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AU - Matuszak, Martha

AU - Ten Haken, Randall

AU - Kong, Feng Ming

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N2 - Purpose To investigate whether high-dose radiation to the pulmonary artery (PA) affects overall survival (OS) in patients with non-small cell lung cancer (NSCLC). Methods and Materials Patients with medically inoperable/unresectable NSCLC treated with definitive radiation therapy in prospective studies were eligible for this study. Pulmonary artery involvement was defined on the basis of pretreatment chest CT and positron emission tomography/CT fusion. Pulmonary artery was contoured according to the Radiation Therapy Oncology Group protocol 1106 atlas, and dose-volume histograms were generated. Results A total of 100 patients with a minimum follow-up of 1 year for surviving patients were enrolled: 82.0% underwent concurrent chemoradiation therapy. Radiation dose ranged from 60 to 85.5 Gy in 30-37 fractions. Patients with PA invasion of grade ≤2, 3, 4, and 5 had 1-year OS and median survival of 67% and 25.4 months (95% confidence interval [CI] 15.7-35.1), 62% and 22.2 months (95% CI 5.8-38.6), 90% and 35.8 months (95% CI 28.4-43.2), and 50% and 7.0 months, respectively (P=.601). Two of the 4 patients with grade 5 PA invasion died suddenly from massive hemorrhage at 3 and 4.5 months after completion of radiation therapy. Maximum and mean doses to PA were not significantly associated with OS. The V45, V50, V55, and V60 of PA were correlated significantly with a worse OS (P<.05). Patients with V45 >70% or V60 >37% had significantly worse OS (13.3 vs 37.9 months, P<.001, and 13.8 vs 37.9 months, P=.04, respectively). Conclusions Grade 5 PA invasion and PA volume receiving more than 45-60 Gy may be associated with inferior OS in patients with advanced NSCLC treated with concurrent chemoradiation.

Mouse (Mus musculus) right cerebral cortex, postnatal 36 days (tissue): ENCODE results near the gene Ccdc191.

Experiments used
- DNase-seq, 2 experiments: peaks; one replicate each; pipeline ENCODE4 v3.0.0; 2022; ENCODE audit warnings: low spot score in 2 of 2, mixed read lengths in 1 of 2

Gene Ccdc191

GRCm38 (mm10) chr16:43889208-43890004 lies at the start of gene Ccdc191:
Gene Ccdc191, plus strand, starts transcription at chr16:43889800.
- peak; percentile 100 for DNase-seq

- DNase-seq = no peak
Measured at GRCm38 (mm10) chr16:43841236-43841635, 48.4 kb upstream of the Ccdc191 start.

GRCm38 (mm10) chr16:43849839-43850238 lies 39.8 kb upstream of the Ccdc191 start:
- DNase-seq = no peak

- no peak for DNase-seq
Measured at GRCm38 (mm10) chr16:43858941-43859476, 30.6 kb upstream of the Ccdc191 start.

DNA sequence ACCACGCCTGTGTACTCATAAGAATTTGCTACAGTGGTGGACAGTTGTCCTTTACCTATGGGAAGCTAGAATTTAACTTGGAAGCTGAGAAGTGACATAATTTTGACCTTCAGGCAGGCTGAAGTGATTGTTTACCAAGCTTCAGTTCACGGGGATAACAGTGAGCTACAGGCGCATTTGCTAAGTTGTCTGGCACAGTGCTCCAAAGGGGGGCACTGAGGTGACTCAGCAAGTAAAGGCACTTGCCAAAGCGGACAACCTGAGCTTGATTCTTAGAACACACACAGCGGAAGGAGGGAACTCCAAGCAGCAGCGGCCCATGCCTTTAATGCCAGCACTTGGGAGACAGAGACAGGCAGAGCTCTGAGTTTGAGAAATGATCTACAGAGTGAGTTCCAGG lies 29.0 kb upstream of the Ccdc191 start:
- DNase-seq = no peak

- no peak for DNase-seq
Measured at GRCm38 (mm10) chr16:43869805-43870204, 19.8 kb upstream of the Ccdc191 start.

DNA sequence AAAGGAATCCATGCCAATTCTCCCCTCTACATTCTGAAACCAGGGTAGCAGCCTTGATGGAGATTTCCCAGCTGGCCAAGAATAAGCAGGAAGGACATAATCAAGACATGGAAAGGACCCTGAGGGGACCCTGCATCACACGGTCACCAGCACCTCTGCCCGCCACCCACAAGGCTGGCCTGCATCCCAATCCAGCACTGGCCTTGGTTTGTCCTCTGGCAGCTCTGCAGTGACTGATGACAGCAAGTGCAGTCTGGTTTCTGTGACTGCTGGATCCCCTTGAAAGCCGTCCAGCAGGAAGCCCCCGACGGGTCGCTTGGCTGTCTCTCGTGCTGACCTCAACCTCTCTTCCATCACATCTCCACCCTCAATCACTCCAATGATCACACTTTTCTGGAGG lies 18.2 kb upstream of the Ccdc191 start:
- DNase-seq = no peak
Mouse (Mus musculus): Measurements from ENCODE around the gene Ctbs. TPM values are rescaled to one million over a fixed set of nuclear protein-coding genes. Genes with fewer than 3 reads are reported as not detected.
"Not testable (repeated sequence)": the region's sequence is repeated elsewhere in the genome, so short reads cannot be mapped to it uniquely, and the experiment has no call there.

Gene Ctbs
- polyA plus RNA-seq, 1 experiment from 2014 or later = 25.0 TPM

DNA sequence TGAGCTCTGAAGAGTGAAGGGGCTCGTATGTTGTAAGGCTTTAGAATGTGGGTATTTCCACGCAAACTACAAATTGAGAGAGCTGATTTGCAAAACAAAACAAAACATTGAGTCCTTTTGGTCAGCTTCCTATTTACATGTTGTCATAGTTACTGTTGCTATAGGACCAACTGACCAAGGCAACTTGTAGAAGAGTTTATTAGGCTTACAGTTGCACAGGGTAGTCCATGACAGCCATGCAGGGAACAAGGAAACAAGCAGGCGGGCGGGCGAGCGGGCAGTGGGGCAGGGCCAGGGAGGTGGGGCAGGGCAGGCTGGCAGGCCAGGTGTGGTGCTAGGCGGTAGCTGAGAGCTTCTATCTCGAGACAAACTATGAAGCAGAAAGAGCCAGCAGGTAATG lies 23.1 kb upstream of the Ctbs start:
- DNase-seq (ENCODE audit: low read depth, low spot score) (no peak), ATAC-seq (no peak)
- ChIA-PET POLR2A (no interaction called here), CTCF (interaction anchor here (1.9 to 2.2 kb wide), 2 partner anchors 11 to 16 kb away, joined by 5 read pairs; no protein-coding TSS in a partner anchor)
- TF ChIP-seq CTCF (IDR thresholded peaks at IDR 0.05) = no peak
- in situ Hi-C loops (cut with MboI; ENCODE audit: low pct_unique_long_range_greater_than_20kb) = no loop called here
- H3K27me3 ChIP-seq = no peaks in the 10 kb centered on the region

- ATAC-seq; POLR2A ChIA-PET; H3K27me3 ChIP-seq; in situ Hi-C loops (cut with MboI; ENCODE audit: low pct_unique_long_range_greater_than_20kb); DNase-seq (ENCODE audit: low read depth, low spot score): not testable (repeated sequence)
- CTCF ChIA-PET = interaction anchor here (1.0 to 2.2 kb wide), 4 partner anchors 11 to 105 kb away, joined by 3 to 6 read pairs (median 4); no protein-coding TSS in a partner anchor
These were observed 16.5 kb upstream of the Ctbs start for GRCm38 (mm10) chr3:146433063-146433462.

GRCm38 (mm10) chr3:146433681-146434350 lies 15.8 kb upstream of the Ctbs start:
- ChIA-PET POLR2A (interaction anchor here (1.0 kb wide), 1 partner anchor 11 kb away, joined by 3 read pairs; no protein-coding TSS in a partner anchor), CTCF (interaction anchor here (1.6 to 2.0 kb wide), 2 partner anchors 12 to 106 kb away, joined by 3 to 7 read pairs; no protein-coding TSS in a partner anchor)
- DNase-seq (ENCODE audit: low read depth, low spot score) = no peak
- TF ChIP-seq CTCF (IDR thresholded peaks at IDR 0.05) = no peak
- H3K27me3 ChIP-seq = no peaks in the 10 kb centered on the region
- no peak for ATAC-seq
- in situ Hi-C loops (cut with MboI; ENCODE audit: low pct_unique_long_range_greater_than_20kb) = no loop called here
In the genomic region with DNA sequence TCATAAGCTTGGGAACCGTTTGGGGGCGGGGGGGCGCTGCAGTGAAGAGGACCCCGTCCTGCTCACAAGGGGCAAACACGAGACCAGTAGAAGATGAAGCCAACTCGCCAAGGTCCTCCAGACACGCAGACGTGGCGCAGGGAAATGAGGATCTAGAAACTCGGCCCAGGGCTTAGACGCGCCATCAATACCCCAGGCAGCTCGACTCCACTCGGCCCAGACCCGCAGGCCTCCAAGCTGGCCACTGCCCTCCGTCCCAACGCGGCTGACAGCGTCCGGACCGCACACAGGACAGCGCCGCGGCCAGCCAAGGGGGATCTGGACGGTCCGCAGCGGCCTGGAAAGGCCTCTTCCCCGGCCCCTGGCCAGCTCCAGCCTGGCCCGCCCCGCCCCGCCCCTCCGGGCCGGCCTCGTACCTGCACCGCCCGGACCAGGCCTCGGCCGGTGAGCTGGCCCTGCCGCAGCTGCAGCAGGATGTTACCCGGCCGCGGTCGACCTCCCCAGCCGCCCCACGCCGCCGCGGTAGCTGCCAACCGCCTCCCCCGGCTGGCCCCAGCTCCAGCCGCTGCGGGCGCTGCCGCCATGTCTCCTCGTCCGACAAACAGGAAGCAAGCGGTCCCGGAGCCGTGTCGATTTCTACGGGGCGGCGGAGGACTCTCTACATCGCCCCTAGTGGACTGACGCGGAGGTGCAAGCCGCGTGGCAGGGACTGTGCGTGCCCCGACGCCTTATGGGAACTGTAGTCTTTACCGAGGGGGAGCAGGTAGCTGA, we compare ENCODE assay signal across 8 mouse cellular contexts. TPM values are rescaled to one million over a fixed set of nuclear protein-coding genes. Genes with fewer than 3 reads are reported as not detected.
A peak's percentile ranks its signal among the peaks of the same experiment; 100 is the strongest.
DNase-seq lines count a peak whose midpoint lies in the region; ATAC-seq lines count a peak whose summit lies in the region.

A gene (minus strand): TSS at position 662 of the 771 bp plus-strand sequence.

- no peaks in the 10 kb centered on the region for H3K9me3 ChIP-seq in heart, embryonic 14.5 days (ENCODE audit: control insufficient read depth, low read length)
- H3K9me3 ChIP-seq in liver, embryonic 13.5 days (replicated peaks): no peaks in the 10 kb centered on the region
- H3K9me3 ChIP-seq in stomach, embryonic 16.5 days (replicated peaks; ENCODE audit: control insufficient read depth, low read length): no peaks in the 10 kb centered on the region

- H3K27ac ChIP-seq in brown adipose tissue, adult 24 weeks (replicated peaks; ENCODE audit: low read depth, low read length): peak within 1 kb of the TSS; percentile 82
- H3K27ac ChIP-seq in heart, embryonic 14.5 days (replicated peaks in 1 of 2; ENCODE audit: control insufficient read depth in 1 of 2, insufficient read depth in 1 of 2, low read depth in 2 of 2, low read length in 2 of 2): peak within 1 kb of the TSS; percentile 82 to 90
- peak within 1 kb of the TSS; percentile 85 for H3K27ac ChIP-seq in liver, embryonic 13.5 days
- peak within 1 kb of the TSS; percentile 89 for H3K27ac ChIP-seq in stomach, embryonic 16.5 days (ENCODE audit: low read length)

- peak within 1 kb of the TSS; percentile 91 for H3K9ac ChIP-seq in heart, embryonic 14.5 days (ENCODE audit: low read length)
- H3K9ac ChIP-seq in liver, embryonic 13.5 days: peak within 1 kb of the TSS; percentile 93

AB - Purpose To investigate whether high-dose radiation to the pulmonary artery (PA) affects overall survival (OS) in patients with non-small cell lung cancer (NSCLC). Methods and Materials Patients with medically inoperable/unresectable NSCLC treated with definitive radiation therapy in prospective studies were eligible for this study. Pulmonary artery involvement was defined on the basis of pretreatment chest CT and positron emission tomography/CT fusion. Pulmonary artery was contoured according to the Radiation Therapy Oncology Group protocol 1106 atlas, and dose-volume histograms were generated. Results A total of 100 patients with a minimum follow-up of 1 year for surviving patients were enrolled: 82.0% underwent concurrent chemoradiation therapy. Radiation dose ranged from 60 to 85.5 Gy in 30-37 fractions. Patients with PA invasion of grade ≤2, 3, 4, and 5 had 1-year OS and median survival of 67% and 25.4 months (95% confidence interval [CI] 15.7-35.1), 62% and 22.2 months (95% CI 5.8-38.6), 90% and 35.8 months (95% CI 28.4-43.2), and 50% and 7.0 months, respectively (P=.601). Two of the 4 patients with grade 5 PA invasion died suddenly from massive hemorrhage at 3 and 4.5 months after completion of radiation therapy. Maximum and mean doses to PA were not significantly associated with OS. The V45, V50, V55, and V60 of PA were correlated significantly with a worse OS (P<.05). Patients with V45 >70% or V60 >37% had significantly worse OS (13.3 vs 37.9 months, P<.001, and 13.8 vs 37.9 months, P=.04, respectively). Conclusions Grade 5 PA invasion and PA volume receiving more than 45-60 Gy may be associated with inferior OS in patients with advanced NSCLC treated with concurrent chemoradiation.